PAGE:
7-06 Trendlines

7-06 Trendlines

You’re probably aware that trendlines are important for your research on potential purchases or sales of securities. Base numbers are equally important to understand the true meaning of any trends you identify. Depending on the type of chart you’re viewing, you’ll want to establish a solid, unbroken trendline that graphically displays the direction a stock is heading.


Notice the trendline in the chart above for the overall stock market was sloping upward from 1985 to 2007, indicating a bullish, or rising market.

Watch out for changes in a trendline. They might be subtle. However, if you plot the trendline carefully, you’ll see that your line may take a slightly different direction. In the above chart, do you see how the long-term upward sloping trendline was broken in 2008?

That tells you when the trend is changing, or has already changed.

Mark's Tip

On most virtual accounts you can use the charts to draw your own trendlines by clicking the “Draw Trendlines” box at the bottom and then clicking on the chart to draw trendlines.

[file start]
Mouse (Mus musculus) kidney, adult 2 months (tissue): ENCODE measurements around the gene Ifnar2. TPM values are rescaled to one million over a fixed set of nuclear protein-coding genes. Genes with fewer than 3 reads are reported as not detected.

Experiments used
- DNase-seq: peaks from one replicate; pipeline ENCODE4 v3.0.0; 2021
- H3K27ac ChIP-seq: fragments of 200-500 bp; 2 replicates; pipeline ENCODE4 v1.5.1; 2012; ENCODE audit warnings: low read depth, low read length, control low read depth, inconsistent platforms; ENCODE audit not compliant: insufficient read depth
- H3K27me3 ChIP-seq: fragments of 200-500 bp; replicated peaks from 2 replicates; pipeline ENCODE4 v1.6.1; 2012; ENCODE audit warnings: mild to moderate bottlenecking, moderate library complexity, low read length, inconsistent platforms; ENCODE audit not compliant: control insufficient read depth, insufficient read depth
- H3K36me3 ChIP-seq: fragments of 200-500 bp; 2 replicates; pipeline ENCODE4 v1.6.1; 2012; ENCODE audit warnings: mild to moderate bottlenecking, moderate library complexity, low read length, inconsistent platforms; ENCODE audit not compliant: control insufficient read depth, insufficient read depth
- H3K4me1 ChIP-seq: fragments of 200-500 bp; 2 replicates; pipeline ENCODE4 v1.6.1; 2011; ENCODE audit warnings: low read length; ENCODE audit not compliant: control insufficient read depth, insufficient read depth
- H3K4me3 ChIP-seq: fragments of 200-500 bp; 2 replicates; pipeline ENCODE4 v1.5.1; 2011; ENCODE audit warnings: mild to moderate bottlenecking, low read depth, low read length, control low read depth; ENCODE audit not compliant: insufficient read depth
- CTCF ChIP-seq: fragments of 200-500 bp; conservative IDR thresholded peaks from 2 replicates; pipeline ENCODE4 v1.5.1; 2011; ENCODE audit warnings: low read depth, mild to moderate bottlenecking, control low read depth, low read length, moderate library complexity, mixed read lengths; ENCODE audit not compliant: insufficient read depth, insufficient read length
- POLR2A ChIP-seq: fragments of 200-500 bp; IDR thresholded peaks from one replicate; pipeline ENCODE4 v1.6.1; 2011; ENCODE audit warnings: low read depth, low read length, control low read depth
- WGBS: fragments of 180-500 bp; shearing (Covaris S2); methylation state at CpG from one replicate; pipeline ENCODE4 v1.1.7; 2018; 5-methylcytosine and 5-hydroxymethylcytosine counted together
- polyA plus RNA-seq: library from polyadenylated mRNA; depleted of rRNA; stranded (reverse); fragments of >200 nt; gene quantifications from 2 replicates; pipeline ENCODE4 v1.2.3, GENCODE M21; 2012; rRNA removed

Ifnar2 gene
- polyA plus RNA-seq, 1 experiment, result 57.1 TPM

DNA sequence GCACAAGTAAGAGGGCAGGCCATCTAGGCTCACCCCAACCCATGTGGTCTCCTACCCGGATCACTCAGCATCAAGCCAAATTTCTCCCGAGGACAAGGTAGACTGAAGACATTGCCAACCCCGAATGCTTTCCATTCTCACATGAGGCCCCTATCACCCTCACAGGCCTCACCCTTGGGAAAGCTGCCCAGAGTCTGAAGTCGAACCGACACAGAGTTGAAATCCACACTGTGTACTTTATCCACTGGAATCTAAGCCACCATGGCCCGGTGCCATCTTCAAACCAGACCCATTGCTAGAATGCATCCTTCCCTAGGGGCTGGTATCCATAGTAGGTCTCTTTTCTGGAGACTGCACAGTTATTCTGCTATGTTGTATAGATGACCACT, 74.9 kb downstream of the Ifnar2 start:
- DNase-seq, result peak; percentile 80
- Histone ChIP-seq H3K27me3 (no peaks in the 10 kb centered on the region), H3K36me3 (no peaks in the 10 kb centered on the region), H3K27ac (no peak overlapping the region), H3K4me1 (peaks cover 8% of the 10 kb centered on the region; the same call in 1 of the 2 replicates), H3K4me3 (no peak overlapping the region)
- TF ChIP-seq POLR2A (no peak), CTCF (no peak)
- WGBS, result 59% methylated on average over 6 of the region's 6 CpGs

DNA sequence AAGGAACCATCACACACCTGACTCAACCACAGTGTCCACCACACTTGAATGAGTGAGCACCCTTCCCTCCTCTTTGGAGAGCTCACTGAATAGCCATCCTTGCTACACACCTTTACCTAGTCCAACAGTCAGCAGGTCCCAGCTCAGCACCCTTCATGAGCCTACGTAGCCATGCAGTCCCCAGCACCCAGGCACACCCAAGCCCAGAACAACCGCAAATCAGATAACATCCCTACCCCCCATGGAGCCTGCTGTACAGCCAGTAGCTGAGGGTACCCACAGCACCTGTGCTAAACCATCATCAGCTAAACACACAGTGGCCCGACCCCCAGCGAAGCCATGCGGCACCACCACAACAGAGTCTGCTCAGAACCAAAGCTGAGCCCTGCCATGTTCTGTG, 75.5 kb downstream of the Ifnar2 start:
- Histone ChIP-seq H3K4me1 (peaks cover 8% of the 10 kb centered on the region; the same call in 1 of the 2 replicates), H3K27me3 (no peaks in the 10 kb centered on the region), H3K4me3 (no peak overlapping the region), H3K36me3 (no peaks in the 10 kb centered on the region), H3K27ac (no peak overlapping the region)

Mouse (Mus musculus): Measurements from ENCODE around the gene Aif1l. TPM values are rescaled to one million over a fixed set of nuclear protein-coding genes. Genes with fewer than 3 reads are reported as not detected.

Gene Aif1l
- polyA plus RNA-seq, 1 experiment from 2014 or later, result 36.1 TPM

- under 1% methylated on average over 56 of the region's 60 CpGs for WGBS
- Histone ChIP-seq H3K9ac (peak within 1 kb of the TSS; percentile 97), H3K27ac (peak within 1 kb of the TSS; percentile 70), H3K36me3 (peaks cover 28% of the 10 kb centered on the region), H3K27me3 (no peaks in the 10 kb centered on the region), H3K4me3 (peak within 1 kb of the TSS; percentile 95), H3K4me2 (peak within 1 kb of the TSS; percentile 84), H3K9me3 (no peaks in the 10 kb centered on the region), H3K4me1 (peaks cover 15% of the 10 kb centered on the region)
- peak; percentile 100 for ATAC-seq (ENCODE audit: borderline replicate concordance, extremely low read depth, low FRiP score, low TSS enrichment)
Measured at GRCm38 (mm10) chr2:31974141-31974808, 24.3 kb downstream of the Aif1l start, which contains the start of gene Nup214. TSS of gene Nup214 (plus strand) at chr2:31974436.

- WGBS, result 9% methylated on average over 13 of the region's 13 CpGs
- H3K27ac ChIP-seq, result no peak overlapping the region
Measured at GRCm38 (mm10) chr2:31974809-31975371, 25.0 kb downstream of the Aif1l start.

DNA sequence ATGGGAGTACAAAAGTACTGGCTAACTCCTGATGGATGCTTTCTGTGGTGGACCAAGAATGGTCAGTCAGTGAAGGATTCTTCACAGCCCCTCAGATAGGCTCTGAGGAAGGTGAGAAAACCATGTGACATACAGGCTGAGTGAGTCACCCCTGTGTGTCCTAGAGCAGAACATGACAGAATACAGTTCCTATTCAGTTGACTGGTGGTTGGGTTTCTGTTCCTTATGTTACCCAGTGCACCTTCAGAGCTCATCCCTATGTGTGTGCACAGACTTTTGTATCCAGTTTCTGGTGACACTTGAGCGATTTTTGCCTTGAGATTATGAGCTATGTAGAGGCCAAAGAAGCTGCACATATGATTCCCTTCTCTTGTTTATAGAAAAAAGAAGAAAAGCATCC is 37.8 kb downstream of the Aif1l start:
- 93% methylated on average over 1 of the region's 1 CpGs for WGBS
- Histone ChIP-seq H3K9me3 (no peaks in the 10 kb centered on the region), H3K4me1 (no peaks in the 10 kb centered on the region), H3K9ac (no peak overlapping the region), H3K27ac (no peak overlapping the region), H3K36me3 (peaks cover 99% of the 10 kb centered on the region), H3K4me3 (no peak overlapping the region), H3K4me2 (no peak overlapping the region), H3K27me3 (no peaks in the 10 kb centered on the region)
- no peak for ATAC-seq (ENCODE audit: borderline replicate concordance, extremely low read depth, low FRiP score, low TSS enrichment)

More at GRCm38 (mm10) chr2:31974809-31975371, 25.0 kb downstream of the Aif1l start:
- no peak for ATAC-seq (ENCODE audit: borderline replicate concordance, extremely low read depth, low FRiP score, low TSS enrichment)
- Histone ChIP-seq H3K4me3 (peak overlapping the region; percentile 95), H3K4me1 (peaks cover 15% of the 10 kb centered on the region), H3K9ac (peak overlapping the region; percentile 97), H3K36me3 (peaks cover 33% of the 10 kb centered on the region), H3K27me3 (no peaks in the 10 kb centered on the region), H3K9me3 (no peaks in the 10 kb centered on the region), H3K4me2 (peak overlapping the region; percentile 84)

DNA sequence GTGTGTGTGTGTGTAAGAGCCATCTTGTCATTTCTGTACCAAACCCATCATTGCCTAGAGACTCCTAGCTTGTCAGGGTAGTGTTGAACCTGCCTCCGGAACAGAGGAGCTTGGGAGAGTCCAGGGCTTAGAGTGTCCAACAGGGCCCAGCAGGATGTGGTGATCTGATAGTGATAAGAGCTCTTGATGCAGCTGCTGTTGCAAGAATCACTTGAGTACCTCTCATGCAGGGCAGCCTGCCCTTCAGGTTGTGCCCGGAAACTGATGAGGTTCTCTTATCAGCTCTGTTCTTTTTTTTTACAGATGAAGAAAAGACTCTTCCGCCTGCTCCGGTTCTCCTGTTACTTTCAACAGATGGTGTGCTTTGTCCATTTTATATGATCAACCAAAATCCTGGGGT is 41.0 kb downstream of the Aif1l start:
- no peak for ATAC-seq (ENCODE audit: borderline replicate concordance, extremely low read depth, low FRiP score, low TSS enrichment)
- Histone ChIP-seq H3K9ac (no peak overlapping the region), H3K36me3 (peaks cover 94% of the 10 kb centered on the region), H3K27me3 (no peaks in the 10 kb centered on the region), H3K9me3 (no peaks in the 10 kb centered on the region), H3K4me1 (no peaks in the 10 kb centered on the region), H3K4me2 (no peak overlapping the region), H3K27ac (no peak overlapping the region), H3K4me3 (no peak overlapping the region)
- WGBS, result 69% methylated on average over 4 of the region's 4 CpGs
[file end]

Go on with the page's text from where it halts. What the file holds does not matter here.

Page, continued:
How to Draw a Trendline

Trendlines are drawn on stock charts by connecting price lows in an upward trend or price highs during a downward trend. You will need at least 2 to 3 points to draw the proper up or down trend. Make sure your trendline does not cut through the price candlesticks. If it does ignore this point.

For an upward trendline

  • Find a key low within the chart
  • From there look for 2-3 higher lows
  • Connect them together.
  • This will be your upward trendline.

As you can see in the chart below for CLF, there are two trendlines showing the price is moving up and making higher highs.

Upward Trendline

For a downward trendline

Similar to the upward trendline, you will find a key low price and from there look for 2 to 3 lower highs. After connecting them together, you will have a downward trendline. In the chart below for SPWR, there are two red trendlines showing the price has been moving down from the middle of February 2021 to the beginning of July. There is a general trend where this stock’s highs are getting progressively lower.

Downward Trendlines

Note: trendlines are subjective, but it’s important not to curve your lines so they fit what you want to see in the chart. If you’re not able to see a pattern, zoom out to get a better picture. By changing the scale of time, you may see where you can draw the trendlines.